How effective are antidepressants? That's a question that many people with
depression have asked -- and research suggests that the answers aren't simple.
It's a question that's relevant to millions. About one in 10 Americans takes
an antidepressant, now the most commonly prescribed type of drug in the U.S.,
according to research published in 2009 in the Archives of General
Psychiatry. Much of the surge has happened in the past two decades. From
1996 to 2005, the rate of antidepressant use rose from 5.84% to 10.12%.
All depression types are not the same. Major depression, also known as clinical depression, and chronic depression, also known as dysthymia, are the most common types. But there are also other types of depression with unique signs, symptoms, and treatment.
But a report recently published in The Journal of the American Medical
Association showed that the drugs work best for very severe cases of
depression and have little or no benefit over placebo (inactive pills) in less
That report isn't the last word on the topic, but it got plenty of media
attention. So much, in fact, that many psychiatrists became concerned that
people would misunderstand the findings and possibly dismiss crucial
But the controversy also creates an opening to get a reality check about the
popular drugs' advantages and limitations, experts tell WebMD.
Here's what those experts said -- and the four questions they recommend you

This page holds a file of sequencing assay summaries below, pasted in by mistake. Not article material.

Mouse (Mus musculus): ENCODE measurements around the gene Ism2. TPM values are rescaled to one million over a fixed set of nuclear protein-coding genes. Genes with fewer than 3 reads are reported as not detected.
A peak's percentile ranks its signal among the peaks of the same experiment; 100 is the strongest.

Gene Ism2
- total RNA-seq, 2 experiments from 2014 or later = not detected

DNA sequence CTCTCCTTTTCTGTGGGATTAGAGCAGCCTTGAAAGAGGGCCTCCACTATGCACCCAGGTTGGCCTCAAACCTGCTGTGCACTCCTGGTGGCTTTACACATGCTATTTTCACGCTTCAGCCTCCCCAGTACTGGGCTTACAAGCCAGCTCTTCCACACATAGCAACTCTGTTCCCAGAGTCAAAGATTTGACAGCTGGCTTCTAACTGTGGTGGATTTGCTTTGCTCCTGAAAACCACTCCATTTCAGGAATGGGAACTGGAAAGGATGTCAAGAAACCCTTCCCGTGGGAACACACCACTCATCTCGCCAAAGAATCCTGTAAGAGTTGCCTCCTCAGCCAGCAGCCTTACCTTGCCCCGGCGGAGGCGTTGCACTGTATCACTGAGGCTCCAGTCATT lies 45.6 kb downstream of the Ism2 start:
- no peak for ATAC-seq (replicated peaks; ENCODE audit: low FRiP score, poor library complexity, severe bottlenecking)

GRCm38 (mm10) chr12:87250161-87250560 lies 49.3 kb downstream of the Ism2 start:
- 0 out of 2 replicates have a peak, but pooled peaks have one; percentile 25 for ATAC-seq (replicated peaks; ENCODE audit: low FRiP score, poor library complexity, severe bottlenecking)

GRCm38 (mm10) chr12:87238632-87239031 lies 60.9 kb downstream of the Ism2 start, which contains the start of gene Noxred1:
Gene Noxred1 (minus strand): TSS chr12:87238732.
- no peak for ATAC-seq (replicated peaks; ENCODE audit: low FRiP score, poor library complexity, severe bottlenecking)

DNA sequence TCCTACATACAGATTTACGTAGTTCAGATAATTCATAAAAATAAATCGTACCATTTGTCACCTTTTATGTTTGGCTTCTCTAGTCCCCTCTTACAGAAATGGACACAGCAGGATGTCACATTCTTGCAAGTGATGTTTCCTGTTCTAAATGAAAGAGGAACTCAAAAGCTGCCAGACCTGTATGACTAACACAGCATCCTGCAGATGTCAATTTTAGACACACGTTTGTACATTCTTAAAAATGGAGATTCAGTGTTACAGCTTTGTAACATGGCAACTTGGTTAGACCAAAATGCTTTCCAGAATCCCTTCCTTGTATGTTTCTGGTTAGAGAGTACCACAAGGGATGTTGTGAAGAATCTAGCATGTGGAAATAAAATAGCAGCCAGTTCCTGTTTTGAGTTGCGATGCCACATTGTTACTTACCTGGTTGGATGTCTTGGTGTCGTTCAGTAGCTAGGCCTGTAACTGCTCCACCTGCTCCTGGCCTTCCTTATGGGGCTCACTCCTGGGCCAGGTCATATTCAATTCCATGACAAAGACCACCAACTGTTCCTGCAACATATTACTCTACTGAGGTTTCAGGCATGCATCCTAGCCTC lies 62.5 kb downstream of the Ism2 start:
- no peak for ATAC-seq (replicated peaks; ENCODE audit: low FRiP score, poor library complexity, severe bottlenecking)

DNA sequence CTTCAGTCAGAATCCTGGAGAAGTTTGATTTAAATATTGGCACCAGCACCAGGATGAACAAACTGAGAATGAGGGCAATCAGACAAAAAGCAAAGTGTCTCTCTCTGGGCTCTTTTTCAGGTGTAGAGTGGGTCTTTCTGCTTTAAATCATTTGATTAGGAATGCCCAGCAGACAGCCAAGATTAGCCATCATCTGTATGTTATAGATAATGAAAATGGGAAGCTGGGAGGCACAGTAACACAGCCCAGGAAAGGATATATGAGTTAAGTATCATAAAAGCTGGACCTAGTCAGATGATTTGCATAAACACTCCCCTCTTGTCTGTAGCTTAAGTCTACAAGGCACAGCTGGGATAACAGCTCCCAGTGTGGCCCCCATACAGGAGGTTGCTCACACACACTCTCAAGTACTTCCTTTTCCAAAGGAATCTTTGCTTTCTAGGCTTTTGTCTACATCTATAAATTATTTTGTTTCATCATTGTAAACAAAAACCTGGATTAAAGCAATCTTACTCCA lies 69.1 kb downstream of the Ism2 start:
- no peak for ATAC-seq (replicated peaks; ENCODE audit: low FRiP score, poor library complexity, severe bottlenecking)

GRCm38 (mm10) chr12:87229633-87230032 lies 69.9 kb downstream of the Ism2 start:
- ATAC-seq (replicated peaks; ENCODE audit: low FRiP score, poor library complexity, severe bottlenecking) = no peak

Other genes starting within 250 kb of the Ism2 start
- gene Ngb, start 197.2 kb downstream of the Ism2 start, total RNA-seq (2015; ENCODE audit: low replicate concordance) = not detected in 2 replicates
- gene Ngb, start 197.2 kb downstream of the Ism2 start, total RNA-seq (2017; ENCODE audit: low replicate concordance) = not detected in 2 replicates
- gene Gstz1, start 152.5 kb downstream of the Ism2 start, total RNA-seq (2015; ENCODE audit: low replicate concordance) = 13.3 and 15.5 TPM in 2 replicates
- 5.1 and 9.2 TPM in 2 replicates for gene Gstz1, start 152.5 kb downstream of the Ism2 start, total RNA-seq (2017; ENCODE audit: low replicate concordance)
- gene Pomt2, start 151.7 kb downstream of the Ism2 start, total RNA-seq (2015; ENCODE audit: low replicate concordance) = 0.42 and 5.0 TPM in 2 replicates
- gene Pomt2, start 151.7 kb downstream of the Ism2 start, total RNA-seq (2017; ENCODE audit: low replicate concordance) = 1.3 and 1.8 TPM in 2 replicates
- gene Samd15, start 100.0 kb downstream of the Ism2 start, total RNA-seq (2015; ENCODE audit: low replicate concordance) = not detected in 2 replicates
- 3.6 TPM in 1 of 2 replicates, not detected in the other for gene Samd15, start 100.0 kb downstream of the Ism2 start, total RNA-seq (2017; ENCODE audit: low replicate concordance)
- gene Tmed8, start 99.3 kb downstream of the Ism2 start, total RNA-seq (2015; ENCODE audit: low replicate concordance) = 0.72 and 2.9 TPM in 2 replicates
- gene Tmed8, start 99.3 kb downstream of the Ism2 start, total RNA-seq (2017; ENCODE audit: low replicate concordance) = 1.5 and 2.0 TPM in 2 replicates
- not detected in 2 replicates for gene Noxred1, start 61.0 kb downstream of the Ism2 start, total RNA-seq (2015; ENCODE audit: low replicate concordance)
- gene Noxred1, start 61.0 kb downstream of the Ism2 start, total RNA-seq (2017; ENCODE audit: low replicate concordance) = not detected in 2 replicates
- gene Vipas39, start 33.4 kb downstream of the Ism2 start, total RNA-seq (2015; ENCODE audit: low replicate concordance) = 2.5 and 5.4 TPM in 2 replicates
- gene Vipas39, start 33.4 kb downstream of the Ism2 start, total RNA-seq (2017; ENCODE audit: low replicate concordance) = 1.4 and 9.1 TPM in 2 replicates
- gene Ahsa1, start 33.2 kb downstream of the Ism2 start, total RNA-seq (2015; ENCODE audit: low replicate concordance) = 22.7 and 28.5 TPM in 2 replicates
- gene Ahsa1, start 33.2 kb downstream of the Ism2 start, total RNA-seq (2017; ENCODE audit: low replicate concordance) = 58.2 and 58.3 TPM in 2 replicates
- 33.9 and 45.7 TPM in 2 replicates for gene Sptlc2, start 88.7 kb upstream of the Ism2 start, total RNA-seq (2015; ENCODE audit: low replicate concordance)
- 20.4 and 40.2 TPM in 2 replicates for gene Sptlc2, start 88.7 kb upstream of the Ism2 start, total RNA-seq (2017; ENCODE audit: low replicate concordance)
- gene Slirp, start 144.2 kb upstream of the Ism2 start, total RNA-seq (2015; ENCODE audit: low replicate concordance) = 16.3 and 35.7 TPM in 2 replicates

consider when deciding if an antidepressant is right for you.
The report published in JAMA isn't new research -- it's a pooled
analysis of data from six previously published studies. And it only includes
two types of antidepressants -- selective serotonin reuptake inhibitors (SSRIs)
and older drugs called tricyclics.
In light of those limits, experts interviewed for this story caution against
reading too much into the findings.
"This is the kind of study that really gets misinterpreted by the general
public. It's always frustrating when that happens," says Jennifer Payne, MD,
assistant professor of psychiatry at Johns Hopkins School of Medicine and
director of the Women's Mood Disorders Center.
Some other psychiatrists agree. The report is "very limited," says David
Mischoulon, MD, PhD, associate professor of psychiatry at Harvard Medical
School and director of research at Massachusetts General Hospital's Depression
and Clinical Research Program.
Best for Severe Cases?
Even before the JAMA study, psychiatrists have long known that
antidepressants have a bigger effect in severe cases, Payne says. "The fact is
that many different types of medications work better in people who are more
severely affected than in people who are less severely affected," she
For example, someone with very high cholesterol will experience a bigger
drop in levels after taking a cholesterol drug than a person with mildly raised
levels, she says.
"When we're studying something like depression, if you're more severe and
you get better, you see a larger effect from that. So I don't think it implies
that antidepressants don't help patients who are more mildly or moderately
depressed," Payne says.